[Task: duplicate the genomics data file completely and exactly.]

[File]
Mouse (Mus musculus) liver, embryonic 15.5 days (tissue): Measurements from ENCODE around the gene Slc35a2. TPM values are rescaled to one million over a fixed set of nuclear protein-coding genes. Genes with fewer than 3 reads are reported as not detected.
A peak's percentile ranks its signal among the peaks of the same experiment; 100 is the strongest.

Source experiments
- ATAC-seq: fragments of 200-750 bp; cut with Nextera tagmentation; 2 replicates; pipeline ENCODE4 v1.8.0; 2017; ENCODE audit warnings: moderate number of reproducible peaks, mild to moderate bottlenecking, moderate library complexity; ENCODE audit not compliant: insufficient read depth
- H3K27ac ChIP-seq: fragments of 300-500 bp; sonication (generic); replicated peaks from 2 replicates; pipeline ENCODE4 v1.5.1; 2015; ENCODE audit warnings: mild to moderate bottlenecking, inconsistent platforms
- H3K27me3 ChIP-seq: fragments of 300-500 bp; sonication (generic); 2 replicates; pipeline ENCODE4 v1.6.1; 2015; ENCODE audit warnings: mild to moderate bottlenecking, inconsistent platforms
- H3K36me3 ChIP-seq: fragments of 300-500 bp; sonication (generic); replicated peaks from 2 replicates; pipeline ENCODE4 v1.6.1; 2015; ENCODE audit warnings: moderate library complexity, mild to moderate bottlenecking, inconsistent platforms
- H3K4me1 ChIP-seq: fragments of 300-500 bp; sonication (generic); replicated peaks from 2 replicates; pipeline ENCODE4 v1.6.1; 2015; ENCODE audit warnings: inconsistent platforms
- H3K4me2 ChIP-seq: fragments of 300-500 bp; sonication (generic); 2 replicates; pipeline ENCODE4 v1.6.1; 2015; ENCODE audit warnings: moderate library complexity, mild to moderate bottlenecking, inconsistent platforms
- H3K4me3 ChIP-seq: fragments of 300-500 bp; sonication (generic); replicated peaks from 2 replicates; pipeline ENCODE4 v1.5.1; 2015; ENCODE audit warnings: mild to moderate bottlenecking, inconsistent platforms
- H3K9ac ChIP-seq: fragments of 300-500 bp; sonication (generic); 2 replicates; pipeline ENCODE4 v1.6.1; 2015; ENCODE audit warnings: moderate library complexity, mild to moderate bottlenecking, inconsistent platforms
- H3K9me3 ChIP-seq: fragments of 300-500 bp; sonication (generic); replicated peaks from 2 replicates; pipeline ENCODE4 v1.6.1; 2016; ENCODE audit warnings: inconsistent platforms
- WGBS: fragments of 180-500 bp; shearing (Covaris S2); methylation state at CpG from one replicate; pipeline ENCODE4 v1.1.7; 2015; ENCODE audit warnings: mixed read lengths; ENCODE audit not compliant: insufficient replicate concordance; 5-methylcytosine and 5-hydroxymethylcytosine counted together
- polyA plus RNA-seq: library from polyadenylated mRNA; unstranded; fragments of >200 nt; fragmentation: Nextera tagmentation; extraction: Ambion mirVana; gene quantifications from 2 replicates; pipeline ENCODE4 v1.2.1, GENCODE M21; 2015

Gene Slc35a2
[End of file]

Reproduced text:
Mouse (Mus musculus) liver, embryonic 15.5 days (tissue): Measurements from ENCODE around the gene Slc35a2. TPM values are rescaled to one million over a fixed set of nuclear protein-coding genes. Genes with fewer than 3 reads are reported as not detected.
A peak's percentile ranks its signal among the peaks of the same experiment; 100 is the strongest.

Source experiments
- ATAC-seq: fragments of 200-750 bp; cut with Nextera tagmentation; 2 replicates; pipeline ENCODE4 v1.8.0; 2017; ENCODE audit warnings: moderate number of reproducible peaks, mild to moderate bottlenecking, moderate library complexity; ENCODE audit not compliant: insufficient read depth
- H3K27ac ChIP-seq: fragments of 300-500 bp; sonication (generic); replicated peaks from 2 replicates; pipeline ENCODE4 v1.5.1; 2015; ENCODE audit warnings: mild to moderate bottlenecking, inconsistent platforms
- H3K27me3 ChIP-seq: fragments of 300-500 bp; sonication (generic); 2 replicates; pipeline ENCODE4 v1.6.1; 2015; ENCODE audit warnings: mild to moderate bottlenecking, inconsistent platforms
- H3K36me3 ChIP-seq: fragments of 300-500 bp; sonication (generic); replicated peaks from 2 replicates; pipeline ENCODE4 v1.6.1; 2015; ENCODE audit warnings: moderate library complexity, mild to moderate bottlenecking, inconsistent platforms
- H3K4me1 ChIP-seq: fragments of 300-500 bp; sonication (generic); replicated peaks from 2 replicates; pipeline ENCODE4 v1.6.1; 2015; ENCODE audit warnings: inconsistent platforms
- H3K4me2 ChIP-seq: fragments of 300-500 bp; sonication (generic); 2 replicates; pipeline ENCODE4 v1.6.1; 2015; ENCODE audit warnings: moderate library complexity, mild to moderate bottlenecking, inconsistent platforms
- H3K4me3 ChIP-seq: fragments of 300-500 bp; sonication (generic); replicated peaks from 2 replicates; pipeline ENCODE4 v1.5.1; 2015; ENCODE audit warnings: mild to moderate bottlenecking, inconsistent platforms
- H3K9ac ChIP-seq: fragments of 300-500 bp; sonication (generic); 2 replicates; pipeline ENCODE4 v1.6.1; 2015; ENCODE audit warnings: moderate library complexity, mild to moderate bottlenecking, inconsistent platforms
- H3K9me3 ChIP-seq: fragments of 300-500 bp; sonication (generic); replicated peaks from 2 replicates; pipeline ENCODE4 v1.6.1; 2016; ENCODE audit warnings: inconsistent platforms
- WGBS: fragments of 180-500 bp; shearing (Covaris S2); methylation state at CpG from one replicate; pipeline ENCODE4 v1.1.7; 2015; ENCODE audit warnings: mixed read lengths; ENCODE audit not compliant: insufficient replicate concordance; 5-methylcytosine and 5-hydroxymethylcytosine counted together
- polyA plus RNA-seq: library from polyadenylated mRNA; unstranded; fragments of >200 nt; fragmentation: Nextera tagmentation; extraction: Ambion mirVana; gene quantifications from 2 replicates; pipeline ENCODE4 v1.2.1, GENCODE M21; 2015

Gene Slc35a2